Transport during the 2012 Games is crucial to its success ensuring that businesses, residents, visitors and athletes can get around the city. To ensure that extra pedestrians are safely managed and that the athletes get to events on time, temporary changes will be made to Westminster roads.
We therefore expect an increase in freight operations between midnight and 6am. At present, the council seeks to minimise noise disturbance by restricting overnight deliveries through location-specific loading bans, licence conditions and planning conditions attached to some premises’ planning consents.
Businesses would usually have to make applications for temporary variations but during these exceptional circumstances we are proposing a different approach. We are seeking a temporary exemption from some of our statutory obligations from the Secretary of State for Communities and Local Government to enforce against breaches of such controls.
To help minimise the impact, we propose a code of conduct for freight carriers and waste collection companies. Companies adhering to the code can have reasonable confidence that they can operate in Westminster without becoming the target of enforcement.
The poor air quality in Westminster is due to the very high numbers of vehicles, emissions from boilers used to heat buildings and a high density of roads and buildings which prevent the dispersal of pollution. These factors combine to create a complex urban environment and air quality problem. Unsurprisingly, we have a proud history of action to improve air quality and of helping others to play their part.
We were the first local authority to declare an Air Quality Management Area (AQMA) in 1999 and the first to produce an Air Quality Strategy and Action Plan in 2001. We have promoted the uptake of zero emission electric vehicles, provided access to cycling infrastructure, promoted walking through initiatives such as the ‘Legible London’ signposts, and encouraged reduced car ownership through car clubs.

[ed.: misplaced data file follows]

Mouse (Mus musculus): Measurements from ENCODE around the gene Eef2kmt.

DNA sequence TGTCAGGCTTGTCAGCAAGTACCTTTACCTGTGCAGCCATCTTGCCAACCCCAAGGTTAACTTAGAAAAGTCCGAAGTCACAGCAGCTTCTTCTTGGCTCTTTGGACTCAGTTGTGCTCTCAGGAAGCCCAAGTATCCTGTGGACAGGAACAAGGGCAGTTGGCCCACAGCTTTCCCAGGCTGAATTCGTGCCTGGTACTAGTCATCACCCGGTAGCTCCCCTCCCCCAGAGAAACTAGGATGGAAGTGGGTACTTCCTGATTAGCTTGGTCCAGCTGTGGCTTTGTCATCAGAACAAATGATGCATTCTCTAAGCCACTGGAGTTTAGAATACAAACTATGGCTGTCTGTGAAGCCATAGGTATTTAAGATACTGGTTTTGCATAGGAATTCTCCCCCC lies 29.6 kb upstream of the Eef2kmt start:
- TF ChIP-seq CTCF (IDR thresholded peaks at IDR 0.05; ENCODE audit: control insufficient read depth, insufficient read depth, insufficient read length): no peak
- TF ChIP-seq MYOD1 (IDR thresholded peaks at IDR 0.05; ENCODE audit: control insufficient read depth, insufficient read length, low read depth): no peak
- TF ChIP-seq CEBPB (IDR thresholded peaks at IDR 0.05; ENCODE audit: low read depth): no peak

We have recently finished public consultation on a revised Air Quality Action Plan that includes a series of measures targeting the key sources of pollution. The plan went to our Built Environment and Enterprise & Volunteering Policy & Scrutiny Committee on 13th September.
The current proposals for the new high speed rail link High Speed 2 (HS2) include a terminus at Euston and a tunnel between Euston and Old Oak Common - where there would be an interchange station with Crossrail, Heathrow Express and Great Western rail services. A direct rail link to High Speed 1 (the Channel Tunnel Rail Link) would also run from Old Oak Common.
Although the proposed London terminus is not in Westminster, there would be a number of impacts in Westminster, including increased numbers at Euston Station putting pressure on our transport services and the proposed tunnel under Queen’s Park.
The council has now approved all station ticket hall schemes except Paddington. Westminster is now entering the busiest construction period, ahead of the launch of the tunnel boring machine in spring 2012.